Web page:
Overlooking the city of Potsdam, Telegrafenberg (Telegraph Hill) has been a hotbed for astronomy since the 19th century. An observatory was founded in 1878, and the construction of the Großer Refraktor (Great Refractor) furthered the scientific endeavors at this site. Completed in 1899, the massive double refractor telescope featured two openings, one measuring 80 cm and the other 50 cm. Unlike most of its contemporaries, this telescope was made specifically for astrophysical studies, arguably making this telescope and the surrounding area the birthplace of a new field.
Astronomy focuses primarily on the observation of stars, cataloging their brightness, position, and movement across the sky. Astrophysics combines these observations with physical principles, also considering the composition of stars and the physical processes happening within them.
Most telescopes built around the time of the Großer Refraktor were designed for observation, having either an eyepiece for the astronomer to look through or a photographic plate holder. But the Großer Refraktor was designed to hold one of the first spectrographs, which can measure specific properties of light.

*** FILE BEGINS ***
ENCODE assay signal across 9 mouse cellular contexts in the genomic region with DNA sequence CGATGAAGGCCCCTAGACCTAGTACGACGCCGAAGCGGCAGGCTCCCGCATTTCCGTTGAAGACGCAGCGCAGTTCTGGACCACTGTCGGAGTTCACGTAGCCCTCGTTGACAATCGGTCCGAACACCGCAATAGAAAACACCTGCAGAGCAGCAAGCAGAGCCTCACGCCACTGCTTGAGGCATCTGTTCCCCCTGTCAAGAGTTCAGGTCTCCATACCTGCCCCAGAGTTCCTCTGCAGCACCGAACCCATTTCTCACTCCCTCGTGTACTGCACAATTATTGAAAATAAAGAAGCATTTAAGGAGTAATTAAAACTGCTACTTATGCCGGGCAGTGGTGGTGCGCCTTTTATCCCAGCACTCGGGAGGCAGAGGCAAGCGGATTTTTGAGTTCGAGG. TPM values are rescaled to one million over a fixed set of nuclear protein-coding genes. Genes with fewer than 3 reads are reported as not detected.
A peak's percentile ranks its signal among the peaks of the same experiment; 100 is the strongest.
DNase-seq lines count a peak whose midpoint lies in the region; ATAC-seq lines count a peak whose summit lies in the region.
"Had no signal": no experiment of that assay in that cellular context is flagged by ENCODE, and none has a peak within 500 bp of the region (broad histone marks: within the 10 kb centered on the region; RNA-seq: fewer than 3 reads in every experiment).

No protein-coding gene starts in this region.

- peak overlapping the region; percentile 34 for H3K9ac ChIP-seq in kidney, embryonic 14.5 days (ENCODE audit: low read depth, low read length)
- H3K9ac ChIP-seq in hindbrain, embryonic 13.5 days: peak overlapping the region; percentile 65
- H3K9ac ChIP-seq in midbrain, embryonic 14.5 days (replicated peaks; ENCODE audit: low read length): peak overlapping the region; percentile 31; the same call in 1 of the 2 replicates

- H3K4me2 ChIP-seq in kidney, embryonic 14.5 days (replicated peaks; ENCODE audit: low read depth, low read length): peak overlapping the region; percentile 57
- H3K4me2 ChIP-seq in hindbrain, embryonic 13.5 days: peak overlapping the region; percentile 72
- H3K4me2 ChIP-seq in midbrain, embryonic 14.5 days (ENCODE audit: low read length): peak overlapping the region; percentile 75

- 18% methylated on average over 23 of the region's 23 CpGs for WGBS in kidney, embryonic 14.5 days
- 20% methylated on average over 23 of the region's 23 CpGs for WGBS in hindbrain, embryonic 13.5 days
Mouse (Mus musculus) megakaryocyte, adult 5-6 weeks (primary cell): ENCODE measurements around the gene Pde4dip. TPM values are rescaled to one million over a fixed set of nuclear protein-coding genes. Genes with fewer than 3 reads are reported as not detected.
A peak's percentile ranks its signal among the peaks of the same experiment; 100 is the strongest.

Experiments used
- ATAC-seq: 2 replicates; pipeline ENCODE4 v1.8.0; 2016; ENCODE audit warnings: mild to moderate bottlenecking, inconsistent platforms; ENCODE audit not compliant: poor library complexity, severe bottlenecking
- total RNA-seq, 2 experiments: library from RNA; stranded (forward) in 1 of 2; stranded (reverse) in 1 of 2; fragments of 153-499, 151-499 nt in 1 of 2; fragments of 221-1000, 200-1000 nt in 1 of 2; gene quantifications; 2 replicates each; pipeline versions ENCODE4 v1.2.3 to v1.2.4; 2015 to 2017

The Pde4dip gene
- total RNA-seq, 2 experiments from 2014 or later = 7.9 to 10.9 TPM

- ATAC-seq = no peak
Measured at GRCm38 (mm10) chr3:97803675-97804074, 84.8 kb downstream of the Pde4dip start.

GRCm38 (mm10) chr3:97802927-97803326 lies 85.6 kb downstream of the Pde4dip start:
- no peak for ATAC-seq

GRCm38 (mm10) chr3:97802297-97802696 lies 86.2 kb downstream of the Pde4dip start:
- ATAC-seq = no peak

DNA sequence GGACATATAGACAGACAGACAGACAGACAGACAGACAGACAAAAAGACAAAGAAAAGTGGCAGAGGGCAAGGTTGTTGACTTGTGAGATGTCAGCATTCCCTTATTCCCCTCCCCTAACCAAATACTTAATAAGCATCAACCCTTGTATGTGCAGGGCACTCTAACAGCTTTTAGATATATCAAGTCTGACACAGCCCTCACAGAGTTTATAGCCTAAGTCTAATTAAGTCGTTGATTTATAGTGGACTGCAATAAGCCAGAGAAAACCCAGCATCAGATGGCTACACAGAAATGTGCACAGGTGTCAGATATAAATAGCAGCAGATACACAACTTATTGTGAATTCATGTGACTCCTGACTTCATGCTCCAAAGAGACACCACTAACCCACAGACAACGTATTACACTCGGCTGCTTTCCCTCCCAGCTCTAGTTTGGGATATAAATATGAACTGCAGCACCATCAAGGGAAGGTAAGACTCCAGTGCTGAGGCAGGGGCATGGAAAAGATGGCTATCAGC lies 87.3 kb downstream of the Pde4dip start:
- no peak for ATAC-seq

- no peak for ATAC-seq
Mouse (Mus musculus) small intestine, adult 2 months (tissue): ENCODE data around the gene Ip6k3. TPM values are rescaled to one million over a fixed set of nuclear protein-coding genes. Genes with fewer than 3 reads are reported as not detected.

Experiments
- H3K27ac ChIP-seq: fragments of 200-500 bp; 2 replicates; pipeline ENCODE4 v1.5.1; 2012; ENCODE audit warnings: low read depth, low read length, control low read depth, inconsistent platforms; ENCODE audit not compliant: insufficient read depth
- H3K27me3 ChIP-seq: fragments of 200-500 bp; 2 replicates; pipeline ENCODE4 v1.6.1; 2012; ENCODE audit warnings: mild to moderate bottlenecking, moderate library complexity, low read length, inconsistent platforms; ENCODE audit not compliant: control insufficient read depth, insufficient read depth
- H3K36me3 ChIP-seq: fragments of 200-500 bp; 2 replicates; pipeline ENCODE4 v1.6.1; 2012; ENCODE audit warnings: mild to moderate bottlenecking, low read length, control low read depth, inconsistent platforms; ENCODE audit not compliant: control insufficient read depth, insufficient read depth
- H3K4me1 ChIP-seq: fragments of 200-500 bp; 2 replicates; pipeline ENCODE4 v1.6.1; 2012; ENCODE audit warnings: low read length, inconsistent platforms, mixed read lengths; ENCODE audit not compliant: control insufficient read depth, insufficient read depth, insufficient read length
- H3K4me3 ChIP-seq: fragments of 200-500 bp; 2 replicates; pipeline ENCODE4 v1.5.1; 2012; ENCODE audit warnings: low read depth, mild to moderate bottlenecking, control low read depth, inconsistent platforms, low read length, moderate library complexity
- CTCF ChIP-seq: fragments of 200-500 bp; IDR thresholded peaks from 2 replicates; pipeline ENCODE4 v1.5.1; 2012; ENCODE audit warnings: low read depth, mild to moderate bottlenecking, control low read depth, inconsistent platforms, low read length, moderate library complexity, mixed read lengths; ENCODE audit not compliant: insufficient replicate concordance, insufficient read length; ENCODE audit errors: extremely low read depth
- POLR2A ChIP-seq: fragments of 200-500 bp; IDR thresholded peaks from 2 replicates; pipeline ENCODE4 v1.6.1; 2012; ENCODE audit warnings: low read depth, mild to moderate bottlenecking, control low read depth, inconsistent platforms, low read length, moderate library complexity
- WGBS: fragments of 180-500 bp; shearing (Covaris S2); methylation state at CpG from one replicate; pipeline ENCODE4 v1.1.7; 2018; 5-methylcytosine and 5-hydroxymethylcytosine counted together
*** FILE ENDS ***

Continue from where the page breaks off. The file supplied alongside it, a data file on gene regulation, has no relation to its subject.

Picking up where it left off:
The most famous discoveries done with this telescope are that of the interstellar medium by Johannes Franz Hartmann in 1904, along with the Hartmann test, a special grid that one placed on the telescope to measure the quality of the air and the lens. This technique is still used today in adaptive optics to improve images.
The telescope and building were badly damaged in 1945 by bombing during World War II. The building was repaired and modernized in the 1950s, but the telescope ceased operations in 1968. The telescope and its dome-shaped building opened as a public monument in 2006 after undergoing restoration. It is part of the Albert Einstein Science Park, along with the nearby Einsteinturm.
Know Before You Go
The telescope is open on special occasions like monument day or the long night of science. Private tours can be arranged by contacting the group that maintains it.